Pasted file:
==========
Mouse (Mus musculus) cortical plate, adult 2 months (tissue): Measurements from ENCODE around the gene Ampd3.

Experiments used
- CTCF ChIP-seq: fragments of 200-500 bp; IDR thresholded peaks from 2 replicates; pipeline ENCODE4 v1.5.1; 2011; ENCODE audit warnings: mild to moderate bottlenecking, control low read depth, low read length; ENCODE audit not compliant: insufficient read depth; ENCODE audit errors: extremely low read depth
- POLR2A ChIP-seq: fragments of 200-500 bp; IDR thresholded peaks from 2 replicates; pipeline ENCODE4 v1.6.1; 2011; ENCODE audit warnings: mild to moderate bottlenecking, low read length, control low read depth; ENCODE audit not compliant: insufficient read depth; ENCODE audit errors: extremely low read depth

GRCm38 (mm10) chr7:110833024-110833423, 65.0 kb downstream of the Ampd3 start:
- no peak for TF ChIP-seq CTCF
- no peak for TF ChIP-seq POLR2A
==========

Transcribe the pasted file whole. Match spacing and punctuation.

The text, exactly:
Mouse (Mus musculus) cortical plate, adult 2 months (tissue): Measurements from ENCODE around the gene Ampd3.

Experiments used
- CTCF ChIP-seq: fragments of 200-500 bp; IDR thresholded peaks from 2 replicates; pipeline ENCODE4 v1.5.1; 2011; ENCODE audit warnings: mild to moderate bottlenecking, control low read depth, low read length; ENCODE audit not compliant: insufficient read depth; ENCODE audit errors: extremely low read depth
- POLR2A ChIP-seq: fragments of 200-500 bp; IDR thresholded peaks from 2 replicates; pipeline ENCODE4 v1.6.1; 2011; ENCODE audit warnings: mild to moderate bottlenecking, low read length, control low read depth; ENCODE audit not compliant: insufficient read depth; ENCODE audit errors: extremely low read depth

GRCm38 (mm10) chr7:110833024-110833423, 65.0 kb downstream of the Ampd3 start:
- no peak for TF ChIP-seq CTCF
- no peak for TF ChIP-seq POLR2A